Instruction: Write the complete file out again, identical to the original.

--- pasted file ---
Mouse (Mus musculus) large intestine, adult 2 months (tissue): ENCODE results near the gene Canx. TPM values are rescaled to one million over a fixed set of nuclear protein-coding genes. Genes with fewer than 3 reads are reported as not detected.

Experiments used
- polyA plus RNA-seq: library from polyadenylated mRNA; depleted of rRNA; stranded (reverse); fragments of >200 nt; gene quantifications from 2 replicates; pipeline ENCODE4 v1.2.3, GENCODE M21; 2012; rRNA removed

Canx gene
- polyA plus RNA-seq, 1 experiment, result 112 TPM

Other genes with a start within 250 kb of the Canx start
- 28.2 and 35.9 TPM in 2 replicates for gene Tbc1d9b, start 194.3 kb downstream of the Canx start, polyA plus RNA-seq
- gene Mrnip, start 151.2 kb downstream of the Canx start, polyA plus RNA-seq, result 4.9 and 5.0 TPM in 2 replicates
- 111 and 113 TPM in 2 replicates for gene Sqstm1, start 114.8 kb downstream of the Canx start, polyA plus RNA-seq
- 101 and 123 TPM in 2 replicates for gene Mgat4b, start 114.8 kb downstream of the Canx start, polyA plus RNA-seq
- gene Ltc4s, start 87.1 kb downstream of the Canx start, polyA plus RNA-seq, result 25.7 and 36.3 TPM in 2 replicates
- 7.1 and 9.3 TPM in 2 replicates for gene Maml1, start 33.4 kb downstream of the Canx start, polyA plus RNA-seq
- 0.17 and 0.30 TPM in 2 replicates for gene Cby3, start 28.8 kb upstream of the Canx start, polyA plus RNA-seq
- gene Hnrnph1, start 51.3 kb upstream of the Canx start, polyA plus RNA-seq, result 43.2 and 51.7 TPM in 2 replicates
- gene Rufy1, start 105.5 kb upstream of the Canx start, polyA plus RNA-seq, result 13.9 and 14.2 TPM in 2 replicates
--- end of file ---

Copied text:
Mouse (Mus musculus) large intestine, adult 2 months (tissue): ENCODE results near the gene Canx. TPM values are rescaled to one million over a fixed set of nuclear protein-coding genes. Genes with fewer than 3 reads are reported as not detected.

Experiments used
- polyA plus RNA-seq: library from polyadenylated mRNA; depleted of rRNA; stranded (reverse); fragments of >200 nt; gene quantifications from 2 replicates; pipeline ENCODE4 v1.2.3, GENCODE M21; 2012; rRNA removed

Canx gene
- polyA plus RNA-seq, 1 experiment, result 112 TPM

Other genes with a start within 250 kb of the Canx start
- 28.2 and 35.9 TPM in 2 replicates for gene Tbc1d9b, start 194.3 kb downstream of the Canx start, polyA plus RNA-seq
- gene Mrnip, start 151.2 kb downstream of the Canx start, polyA plus RNA-seq, result 4.9 and 5.0 TPM in 2 replicates
- 111 and 113 TPM in 2 replicates for gene Sqstm1, start 114.8 kb downstream of the Canx start, polyA plus RNA-seq
- 101 and 123 TPM in 2 replicates for gene Mgat4b, start 114.8 kb downstream of the Canx start, polyA plus RNA-seq
- gene Ltc4s, start 87.1 kb downstream of the Canx start, polyA plus RNA-seq, result 25.7 and 36.3 TPM in 2 replicates
- 7.1 and 9.3 TPM in 2 replicates for gene Maml1, start 33.4 kb downstream of the Canx start, polyA plus RNA-seq
- 0.17 and 0.30 TPM in 2 replicates for gene Cby3, start 28.8 kb upstream of the Canx start, polyA plus RNA-seq
- gene Hnrnph1, start 51.3 kb upstream of the Canx start, polyA plus RNA-seq, result 43.2 and 51.7 TPM in 2 replicates
- gene Rufy1, start 105.5 kb upstream of the Canx start, polyA plus RNA-seq, result 13.9 and 14.2 TPM in 2 replicates